A reminder of the roots of the month-long holiday and a call to celebrate black history and culture year-round were key messages in the afternoon program.

On February 6, members of the Brooklyn College campus community gathered in the grand lobby of the Leonard & Claire Tow Center for the Performing Arts to kickoff Black History Month. Hosted by the Office of Diversity and Equity Programs, celebration highlights included a performance by students from the Brooklyn College Conservatory of Music, directed by Malcolm Merriweather, assistant professor and director of choruses; alumnus and violinist Devon Webster; and a poetry reading by Rosamond King, associate professor of English and director of the college’s Ethyl R. Wolfe Institute of the Humanities.

In her opening remarks President Michelle J. Anderson highlighted renowned alumni who themselves have contributed to history, including award-winning authors Gloria Naylor, Paule Marshall, and Paul Beatty; New York jurist Sterling Johnson and one of the newest district court judges in the United States, Jason Pulliam; New York City Public Advocate Jumaane Williams; journalist and CNN anchor Don Lemon, “and the person closest to our heart and the most outstanding alum that any institution could ever claim, Shirley Chisholm,” said Anderson.

Africana Studies Professor and Chair Prudence Cumberbatch invoked historian Carter G. Woodson, the creator, in 1926, of Negro History Week. “Woodson understood that having a sense of one’s history, or as he said, tradition, was critical to the future of the race. He said, ‘those who have no record of what their forbears have accomplished lose the inspiration that comes from the teaching of biography and history,’” said Cumberbatch. “While Black History Month is a time for celebration and recognition, it should also be a call for us to reflect on how little we know, and how that lack of knowledge is passed down through the generations. As we celebrate BHM, let us work to ensure that the mission of Woodson continues in a substantive way, not just in February, but all year long.”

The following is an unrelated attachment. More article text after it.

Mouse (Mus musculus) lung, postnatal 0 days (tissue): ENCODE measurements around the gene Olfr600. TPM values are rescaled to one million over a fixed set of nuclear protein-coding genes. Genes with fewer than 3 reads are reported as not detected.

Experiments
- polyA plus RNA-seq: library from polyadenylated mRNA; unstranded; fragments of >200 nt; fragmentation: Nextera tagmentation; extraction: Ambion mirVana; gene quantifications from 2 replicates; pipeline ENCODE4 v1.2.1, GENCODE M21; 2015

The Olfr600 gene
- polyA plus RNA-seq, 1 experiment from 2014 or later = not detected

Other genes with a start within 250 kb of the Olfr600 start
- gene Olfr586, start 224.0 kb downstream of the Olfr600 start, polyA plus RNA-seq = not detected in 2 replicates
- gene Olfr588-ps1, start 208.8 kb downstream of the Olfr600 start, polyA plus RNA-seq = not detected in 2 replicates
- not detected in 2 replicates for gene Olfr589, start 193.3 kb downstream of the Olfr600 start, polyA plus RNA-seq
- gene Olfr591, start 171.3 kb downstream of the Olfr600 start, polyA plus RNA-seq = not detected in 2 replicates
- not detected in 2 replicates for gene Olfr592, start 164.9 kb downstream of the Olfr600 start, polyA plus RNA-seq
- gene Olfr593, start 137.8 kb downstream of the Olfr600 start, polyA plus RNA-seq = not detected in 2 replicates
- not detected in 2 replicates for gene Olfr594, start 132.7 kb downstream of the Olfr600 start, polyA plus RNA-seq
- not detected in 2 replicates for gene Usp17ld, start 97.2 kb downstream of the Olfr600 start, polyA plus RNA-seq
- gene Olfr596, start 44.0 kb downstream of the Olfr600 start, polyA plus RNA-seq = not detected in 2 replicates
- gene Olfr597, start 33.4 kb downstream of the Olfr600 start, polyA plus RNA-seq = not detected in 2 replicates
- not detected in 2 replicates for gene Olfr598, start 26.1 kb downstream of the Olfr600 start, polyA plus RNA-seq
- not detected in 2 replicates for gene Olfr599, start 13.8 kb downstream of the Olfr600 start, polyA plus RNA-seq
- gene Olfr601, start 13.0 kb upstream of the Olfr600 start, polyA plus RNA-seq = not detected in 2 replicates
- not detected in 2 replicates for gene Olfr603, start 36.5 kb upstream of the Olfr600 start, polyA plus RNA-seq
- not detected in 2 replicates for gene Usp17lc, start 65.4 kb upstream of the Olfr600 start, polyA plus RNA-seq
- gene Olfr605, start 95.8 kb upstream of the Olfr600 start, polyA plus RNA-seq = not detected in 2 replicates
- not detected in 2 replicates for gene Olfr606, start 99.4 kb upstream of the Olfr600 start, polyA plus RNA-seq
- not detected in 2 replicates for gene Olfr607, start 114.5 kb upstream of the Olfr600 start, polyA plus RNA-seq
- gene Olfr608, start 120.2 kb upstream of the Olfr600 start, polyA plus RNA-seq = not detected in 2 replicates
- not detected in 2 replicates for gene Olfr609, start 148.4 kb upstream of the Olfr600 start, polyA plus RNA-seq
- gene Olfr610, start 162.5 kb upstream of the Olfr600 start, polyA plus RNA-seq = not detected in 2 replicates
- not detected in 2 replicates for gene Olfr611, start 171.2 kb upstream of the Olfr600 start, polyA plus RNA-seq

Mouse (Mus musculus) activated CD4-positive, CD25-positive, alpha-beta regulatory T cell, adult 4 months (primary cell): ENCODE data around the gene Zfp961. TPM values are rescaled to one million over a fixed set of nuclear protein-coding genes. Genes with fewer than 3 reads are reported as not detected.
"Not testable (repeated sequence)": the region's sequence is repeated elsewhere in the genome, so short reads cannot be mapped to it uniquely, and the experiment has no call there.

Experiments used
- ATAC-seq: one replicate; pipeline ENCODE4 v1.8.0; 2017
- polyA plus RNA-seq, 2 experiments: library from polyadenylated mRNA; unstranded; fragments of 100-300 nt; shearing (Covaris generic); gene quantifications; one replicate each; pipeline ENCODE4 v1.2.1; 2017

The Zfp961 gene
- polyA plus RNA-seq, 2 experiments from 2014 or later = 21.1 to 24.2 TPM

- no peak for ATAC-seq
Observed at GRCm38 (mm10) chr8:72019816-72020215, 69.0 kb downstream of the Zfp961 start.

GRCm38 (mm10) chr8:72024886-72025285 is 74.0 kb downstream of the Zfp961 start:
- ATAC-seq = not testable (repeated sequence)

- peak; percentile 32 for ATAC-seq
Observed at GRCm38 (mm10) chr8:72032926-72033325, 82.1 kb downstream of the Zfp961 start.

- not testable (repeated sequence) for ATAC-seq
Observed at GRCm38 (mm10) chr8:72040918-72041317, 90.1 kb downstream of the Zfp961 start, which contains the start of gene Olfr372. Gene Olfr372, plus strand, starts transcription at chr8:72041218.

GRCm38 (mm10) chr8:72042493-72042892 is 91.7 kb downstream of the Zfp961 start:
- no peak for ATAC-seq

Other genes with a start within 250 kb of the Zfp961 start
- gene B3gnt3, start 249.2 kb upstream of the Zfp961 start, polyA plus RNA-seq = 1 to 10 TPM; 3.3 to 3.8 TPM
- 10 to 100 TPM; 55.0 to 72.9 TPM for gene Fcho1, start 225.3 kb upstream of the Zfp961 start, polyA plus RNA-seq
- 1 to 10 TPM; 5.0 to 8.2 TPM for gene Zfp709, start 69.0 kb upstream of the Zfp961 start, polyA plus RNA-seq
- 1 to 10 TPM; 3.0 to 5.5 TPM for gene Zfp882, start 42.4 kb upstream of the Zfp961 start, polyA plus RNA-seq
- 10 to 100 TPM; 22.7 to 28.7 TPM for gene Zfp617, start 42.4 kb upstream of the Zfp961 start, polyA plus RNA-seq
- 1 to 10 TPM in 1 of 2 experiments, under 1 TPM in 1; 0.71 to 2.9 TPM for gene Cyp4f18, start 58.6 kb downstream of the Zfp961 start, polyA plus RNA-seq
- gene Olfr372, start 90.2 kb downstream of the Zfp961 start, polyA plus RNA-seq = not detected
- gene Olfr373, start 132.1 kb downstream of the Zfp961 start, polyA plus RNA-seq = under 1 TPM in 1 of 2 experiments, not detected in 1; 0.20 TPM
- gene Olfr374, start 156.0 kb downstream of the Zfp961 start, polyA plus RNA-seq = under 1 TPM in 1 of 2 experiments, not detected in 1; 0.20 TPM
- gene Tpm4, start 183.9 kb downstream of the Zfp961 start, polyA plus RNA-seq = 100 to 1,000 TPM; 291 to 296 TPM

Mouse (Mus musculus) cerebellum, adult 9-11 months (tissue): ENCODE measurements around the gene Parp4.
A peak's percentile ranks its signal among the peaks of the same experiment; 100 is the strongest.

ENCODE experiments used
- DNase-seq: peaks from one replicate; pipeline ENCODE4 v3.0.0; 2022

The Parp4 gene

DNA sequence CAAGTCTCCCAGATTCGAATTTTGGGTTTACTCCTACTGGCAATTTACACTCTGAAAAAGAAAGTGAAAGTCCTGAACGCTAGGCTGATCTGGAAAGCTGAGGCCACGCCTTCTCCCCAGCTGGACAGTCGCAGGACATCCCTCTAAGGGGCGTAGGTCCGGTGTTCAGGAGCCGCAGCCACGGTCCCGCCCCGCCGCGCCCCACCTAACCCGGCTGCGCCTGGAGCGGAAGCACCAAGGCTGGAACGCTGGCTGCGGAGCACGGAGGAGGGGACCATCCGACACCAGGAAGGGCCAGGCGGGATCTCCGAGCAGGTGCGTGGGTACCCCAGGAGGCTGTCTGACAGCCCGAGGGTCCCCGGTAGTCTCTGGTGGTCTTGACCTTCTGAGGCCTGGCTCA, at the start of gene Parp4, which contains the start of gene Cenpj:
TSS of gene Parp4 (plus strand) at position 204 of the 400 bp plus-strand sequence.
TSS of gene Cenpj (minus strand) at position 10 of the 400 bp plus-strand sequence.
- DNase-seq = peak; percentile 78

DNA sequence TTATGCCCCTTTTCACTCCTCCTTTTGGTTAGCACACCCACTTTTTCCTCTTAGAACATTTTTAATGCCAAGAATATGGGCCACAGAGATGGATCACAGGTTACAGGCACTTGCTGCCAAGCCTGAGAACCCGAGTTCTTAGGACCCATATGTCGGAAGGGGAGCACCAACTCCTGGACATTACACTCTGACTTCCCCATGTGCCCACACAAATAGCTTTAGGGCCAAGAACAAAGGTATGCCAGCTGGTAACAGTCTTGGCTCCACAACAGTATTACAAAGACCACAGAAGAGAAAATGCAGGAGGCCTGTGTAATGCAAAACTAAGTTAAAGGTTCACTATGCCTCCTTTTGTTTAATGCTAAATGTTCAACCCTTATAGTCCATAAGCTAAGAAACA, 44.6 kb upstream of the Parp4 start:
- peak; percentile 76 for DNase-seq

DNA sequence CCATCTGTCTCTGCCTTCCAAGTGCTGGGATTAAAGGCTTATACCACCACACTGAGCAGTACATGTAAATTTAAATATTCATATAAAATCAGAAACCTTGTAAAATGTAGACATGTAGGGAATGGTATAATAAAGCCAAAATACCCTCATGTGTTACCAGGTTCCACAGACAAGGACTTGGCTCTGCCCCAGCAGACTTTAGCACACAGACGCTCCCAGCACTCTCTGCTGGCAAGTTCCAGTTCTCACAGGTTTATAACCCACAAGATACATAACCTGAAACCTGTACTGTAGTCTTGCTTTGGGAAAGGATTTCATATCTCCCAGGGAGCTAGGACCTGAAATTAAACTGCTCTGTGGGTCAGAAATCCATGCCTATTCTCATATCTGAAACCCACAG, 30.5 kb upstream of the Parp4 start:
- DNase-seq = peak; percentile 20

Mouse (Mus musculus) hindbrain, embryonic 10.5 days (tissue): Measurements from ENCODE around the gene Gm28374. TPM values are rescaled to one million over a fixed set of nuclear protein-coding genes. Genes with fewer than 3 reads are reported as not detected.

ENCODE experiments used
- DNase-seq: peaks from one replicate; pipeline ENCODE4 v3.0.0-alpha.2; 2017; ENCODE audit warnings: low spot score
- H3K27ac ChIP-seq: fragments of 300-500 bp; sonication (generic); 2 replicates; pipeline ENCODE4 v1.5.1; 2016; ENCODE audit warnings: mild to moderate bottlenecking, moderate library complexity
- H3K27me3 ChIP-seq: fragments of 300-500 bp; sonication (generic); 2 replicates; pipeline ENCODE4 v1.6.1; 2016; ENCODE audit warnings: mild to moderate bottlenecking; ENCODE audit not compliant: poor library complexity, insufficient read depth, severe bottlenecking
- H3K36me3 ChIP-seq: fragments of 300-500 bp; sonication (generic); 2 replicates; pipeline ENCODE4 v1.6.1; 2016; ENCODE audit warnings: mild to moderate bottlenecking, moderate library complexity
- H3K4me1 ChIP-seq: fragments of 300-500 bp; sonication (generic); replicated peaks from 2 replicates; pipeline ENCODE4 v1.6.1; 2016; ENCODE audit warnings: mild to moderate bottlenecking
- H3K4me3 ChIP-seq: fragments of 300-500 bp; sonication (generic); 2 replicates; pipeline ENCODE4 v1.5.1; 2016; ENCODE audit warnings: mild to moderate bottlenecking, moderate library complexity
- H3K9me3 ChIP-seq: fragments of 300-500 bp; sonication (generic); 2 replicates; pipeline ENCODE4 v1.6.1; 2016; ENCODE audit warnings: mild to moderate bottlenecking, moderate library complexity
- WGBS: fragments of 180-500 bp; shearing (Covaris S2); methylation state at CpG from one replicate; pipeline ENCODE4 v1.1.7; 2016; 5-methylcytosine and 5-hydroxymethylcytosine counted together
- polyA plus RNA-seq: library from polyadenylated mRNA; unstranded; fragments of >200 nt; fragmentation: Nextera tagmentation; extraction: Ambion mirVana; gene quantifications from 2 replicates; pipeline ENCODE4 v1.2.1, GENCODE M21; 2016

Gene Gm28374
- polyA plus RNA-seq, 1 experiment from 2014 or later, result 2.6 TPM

Vice President Ron Jackson of the Division of Student Affairs spoke of being “unapologetically black,” and Undergraduate Student Government Vice President Jessica Johnson spoke of the feeling of community she has experienced. “In my very first semester here, I attended a number of black history programs; there was an entire calendar. I didn’t expect that,” said Johnson. “I [learned] I can be a black woman in this space and not have to worry about how I wear my hair, how I dress, how I speak. . . . Not everyone can say ‘I’m a black person, but I matter at my school.’”

Chief Diversity Officer Anthony Brown was last to speak, acknowledging members of the campus who had contributed to the program, including students whose art decorated the grand lobby, and President Anderson. “From day one, she has given me license to celebrate the great diversity that we have here at Brooklyn College, allowing me the privilege to be able to celebrate us,” said Brown and concluded, “Have a happy day!”

The Black History Month kickoff was part of a larger initiative called We Stand Against Hate, an initiative often featuring lectures, workshops, concerts, programs, and events that reflect our ongoing commitment to elevating dialogue, enhancing understanding and compassion, and celebrating the voices that make up our diverse campus community.